Can Ohio State flip Alabama’s 5-star QB commitment after extending an offer? Buckeyes Recruitment

COLUMBUS, Ohio — Julian Sayin knows the importance of receiving an offer from the Ohio State football program, no matter the circumstances, when and how.

The nation’s No. 15 player and No. 2 quarterback were visited by OSU assistant Corey Dennis earlier this week to try to reestablish a relationship with some of the top field generals in the Class of 2024.

It’s the second time in as many months that the coaching staff are visiting Sayin in Carlsbad, California, in hopes they can change their minds about where he wants to spend his college years. This will take time and effort, with the understanding that everything can be in vain.

“He said they would come out of here and do their best to make a buckeye out of me,” Sayin told

It’s a task that’s easier said than done. That’s partly because the Buckeyes are throwing their hat back in the ring for the 2024 quarterbacks, although that wasn’t the original plan.

The original plan was to build Dylan Raiola, the only quarterback rated higher than Sayin, once he was signed in the spring. But that only lasted six months before Raiola dropped the signing and sent them back to the drawing board, ready to leave no stone unturned.

The only problem is that the next best option is already committed elsewhere and has no plans to change that.

“Everyone knows it’s still ‘Roll Tide,'” Sayin said.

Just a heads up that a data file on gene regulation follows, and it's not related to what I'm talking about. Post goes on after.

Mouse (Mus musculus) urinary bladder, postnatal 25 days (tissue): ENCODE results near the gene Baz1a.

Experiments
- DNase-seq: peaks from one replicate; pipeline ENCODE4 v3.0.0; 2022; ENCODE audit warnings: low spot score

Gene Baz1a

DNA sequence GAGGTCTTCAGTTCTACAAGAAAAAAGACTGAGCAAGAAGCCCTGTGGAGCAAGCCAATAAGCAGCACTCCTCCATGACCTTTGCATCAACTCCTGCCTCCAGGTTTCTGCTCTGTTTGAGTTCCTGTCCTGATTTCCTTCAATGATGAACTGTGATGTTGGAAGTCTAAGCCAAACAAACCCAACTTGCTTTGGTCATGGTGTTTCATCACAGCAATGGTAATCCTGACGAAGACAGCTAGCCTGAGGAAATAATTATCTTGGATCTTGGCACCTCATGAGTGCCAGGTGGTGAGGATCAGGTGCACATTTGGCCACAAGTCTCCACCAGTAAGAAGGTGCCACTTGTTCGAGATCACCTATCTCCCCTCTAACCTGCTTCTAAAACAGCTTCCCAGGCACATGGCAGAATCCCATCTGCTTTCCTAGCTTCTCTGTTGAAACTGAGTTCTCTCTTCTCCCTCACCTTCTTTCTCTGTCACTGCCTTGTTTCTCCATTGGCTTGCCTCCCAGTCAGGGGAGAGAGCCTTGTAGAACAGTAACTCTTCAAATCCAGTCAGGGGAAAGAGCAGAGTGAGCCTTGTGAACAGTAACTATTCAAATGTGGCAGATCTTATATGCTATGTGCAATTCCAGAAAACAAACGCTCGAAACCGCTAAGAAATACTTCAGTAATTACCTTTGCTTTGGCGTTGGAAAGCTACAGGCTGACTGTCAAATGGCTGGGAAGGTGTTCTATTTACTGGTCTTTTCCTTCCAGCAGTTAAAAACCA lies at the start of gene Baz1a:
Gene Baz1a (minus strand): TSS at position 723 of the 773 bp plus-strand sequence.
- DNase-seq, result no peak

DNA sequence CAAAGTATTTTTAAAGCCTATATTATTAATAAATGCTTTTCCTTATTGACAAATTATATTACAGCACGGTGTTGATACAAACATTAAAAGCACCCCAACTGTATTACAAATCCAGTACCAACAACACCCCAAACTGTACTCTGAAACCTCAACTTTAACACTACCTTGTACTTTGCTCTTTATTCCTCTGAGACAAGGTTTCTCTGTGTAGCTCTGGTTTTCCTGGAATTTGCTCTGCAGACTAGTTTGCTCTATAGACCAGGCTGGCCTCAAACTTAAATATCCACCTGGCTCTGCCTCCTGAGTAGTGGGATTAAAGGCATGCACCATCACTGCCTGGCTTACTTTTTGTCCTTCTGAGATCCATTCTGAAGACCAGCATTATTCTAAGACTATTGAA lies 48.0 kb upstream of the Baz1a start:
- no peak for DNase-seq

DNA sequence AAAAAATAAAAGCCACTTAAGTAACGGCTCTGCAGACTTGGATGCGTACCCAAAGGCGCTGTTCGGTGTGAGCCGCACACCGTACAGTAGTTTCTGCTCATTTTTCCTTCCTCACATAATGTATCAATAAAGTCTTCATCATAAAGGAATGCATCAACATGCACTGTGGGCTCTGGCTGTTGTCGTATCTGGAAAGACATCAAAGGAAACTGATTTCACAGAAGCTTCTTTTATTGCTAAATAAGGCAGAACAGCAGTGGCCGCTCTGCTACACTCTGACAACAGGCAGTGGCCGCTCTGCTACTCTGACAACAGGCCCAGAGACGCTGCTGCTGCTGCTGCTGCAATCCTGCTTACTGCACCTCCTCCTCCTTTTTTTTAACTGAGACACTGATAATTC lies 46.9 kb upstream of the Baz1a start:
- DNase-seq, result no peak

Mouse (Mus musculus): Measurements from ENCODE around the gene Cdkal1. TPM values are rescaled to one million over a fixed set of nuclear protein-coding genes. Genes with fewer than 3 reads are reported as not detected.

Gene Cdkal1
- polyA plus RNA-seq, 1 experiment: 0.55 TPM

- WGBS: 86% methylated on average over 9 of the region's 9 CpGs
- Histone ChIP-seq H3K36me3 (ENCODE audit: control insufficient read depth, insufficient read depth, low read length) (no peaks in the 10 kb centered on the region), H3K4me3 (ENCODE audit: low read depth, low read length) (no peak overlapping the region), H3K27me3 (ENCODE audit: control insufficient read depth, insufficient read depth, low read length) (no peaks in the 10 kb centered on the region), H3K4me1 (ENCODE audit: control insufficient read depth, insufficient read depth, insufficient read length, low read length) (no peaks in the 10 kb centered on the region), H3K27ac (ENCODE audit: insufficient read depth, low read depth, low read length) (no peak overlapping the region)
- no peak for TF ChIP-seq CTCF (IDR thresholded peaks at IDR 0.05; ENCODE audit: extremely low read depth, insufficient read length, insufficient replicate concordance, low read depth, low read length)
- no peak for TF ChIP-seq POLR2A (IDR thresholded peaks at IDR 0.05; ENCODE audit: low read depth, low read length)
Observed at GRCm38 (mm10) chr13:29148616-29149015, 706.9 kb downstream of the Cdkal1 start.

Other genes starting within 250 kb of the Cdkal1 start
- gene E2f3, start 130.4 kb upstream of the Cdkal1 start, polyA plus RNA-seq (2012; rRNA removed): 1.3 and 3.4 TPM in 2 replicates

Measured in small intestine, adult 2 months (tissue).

Sayin has been engaged at Alabama since November in the latest example of how the Crimson Tide has overhauled its offense over the past five years and opened the door for five-star quarterbacks to come to Tuscaloosa. That’s the only campus he plans to visit between now and Signing Day in 11 months. But he hasn’t entirely stopped communicating with other schools, more out of courtesy than because he has any real interest at the moment.

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“Many schools still contact me, and I respond to their texts and calls out of respect for many of these coaches I formed relationships with during the recruitment process,” Sayin said. “You don’t want to turn down their messages because you never know where these coaches may go.”

Raiola’s de-signing forced Ohio State to spend time finding another quarterback again after thinking it already had one. The positive this time around is that it’s happening with a lot more time on the clock. Usually, finding this guy means flipping an already committed prospect, since quarterbacks typically commit earlier than other positions.

Doing this with Sayin would once again fall under that criteria. And this time, it won’t be like dumping a late-blooming Devin Brown from a USC program in shambles, or a Lincoln Kienholz from a Washington program that isn’t on the same level as OSU.

This time you have to take something from a colleague who has a habit of hitting you on the recruiting lane and later locking the door if you still don’t stop poking at it.

Ohio State is doing what it can to let Sayin know he’s a priority by catching up on a months-absent recruitment. OSU has made their intentions clear with multiple visits to see him. For now, he has made it clear that he is happy with his decision.

“Back when I signed Alabama, I did my due diligence,” Sayin said. “It was a very well thought out process. I didn’t really rush it.”

Should he ever decide to travel to Columbus this offseason for the first time since his freshman year of high school, his only legitimate chance is to steal the crown jewel of Nick Saban’s Class of 2024.

In the meantime, the Buckeyes will continue to work to replace what should be the crown jewel of their class. No option is left disabled. Sayin’s offer is proof of that.

“It’s an honor,” Sayin said. “It’s such an elite football program. The quarterbacks they had there and the level of play that they have. They always seem to have a really good quarterback, so it’s definitely an honor.”

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